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THE VOLUME OF THE BLOOD AND ITS PLASMA

JAMA. 1916;LXVI(20):1550-1552. doi:10.1001/jama.1916.02580460026012.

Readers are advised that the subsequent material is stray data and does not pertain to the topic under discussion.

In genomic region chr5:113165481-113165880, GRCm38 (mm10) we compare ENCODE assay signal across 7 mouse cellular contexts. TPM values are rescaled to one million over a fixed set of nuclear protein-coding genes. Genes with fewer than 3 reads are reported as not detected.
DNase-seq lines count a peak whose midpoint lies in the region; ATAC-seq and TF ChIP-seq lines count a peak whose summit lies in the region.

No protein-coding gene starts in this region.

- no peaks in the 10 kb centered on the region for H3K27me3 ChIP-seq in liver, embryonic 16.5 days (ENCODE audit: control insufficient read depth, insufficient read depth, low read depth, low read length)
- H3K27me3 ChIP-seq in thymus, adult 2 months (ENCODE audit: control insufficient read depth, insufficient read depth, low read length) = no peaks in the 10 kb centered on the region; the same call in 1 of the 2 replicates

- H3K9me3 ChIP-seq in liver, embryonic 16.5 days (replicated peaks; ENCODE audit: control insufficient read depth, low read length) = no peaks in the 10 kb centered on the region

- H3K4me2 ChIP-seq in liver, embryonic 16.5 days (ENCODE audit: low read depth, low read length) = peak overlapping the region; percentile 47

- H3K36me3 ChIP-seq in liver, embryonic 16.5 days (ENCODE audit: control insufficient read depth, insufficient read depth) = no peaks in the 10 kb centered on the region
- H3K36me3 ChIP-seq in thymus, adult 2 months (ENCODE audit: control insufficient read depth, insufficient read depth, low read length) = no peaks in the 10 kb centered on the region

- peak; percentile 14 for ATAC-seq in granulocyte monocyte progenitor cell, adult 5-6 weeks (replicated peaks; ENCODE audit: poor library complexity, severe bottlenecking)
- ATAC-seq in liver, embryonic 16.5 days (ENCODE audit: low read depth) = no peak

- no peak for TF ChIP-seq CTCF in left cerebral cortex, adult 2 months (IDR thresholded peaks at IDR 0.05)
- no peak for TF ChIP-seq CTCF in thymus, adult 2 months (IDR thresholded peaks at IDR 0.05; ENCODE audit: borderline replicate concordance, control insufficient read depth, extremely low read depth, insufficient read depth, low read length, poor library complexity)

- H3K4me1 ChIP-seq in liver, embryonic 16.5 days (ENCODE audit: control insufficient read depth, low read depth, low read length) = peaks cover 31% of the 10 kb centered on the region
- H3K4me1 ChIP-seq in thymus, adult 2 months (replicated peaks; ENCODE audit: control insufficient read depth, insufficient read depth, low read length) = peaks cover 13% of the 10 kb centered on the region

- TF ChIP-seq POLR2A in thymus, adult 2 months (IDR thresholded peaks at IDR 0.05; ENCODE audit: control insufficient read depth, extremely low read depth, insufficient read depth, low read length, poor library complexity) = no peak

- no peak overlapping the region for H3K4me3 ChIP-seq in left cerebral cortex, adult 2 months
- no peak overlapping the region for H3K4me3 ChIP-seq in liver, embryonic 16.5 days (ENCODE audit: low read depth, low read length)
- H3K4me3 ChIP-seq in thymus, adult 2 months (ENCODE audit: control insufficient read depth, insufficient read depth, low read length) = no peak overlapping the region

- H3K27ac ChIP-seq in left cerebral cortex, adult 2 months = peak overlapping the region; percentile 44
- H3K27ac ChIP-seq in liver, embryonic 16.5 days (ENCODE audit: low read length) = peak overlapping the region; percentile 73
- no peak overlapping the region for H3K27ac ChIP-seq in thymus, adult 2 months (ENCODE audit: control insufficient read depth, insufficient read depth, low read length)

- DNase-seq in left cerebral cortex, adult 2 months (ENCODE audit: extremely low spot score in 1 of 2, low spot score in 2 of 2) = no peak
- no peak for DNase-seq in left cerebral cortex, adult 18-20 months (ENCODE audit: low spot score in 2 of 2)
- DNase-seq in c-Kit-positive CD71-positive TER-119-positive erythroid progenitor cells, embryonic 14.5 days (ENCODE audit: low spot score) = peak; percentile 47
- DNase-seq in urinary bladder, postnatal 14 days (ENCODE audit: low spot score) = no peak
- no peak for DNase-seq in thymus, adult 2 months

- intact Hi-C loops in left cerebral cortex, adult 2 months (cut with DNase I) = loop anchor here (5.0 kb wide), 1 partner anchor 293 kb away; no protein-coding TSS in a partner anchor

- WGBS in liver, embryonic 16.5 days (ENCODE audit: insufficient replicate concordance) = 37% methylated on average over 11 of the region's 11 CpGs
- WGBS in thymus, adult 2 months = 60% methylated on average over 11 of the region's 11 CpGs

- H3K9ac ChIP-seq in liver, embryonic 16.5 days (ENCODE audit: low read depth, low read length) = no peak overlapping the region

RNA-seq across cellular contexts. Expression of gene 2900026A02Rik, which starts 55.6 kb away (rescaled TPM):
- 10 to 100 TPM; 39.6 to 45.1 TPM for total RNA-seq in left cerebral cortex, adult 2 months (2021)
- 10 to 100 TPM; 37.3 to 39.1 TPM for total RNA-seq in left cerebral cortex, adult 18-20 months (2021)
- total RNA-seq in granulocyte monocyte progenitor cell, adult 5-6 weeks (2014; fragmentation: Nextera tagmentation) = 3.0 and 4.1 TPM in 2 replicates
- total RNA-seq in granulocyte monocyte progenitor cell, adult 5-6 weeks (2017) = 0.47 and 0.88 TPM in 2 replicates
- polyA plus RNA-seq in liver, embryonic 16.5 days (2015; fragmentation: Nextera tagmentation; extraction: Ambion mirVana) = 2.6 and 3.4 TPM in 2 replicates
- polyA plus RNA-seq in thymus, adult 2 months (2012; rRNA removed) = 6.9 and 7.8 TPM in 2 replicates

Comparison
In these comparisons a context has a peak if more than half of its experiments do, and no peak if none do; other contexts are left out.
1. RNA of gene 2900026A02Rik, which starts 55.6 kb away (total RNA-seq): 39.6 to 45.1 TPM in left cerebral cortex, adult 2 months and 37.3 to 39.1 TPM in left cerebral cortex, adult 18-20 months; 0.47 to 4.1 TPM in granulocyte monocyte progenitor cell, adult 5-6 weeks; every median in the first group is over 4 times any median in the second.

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A knowledge of the total volume of the circulating fluid in the body ought to be of considerable value, not only as one of the physiologic constants which science may be expected to establish in relation to the human organism, but also because of the important part which it may play in certain pathologic considerations. An appreciation of the absolute quantity of the blood has a bearing on the interpretation of such conditions as anemia and diseases of the heart. The possible part played by undue blood volume in cases of arterial hypertension at once suggests itself, for one naturally asks whether or not an increase in the blood mass with overfilling of the vascular system is in any way responsible for the condition. Enlarged hearts also raise the question as to the possible relation of an exceptionally large blood volume to the genesis of a situation sometimes marked by

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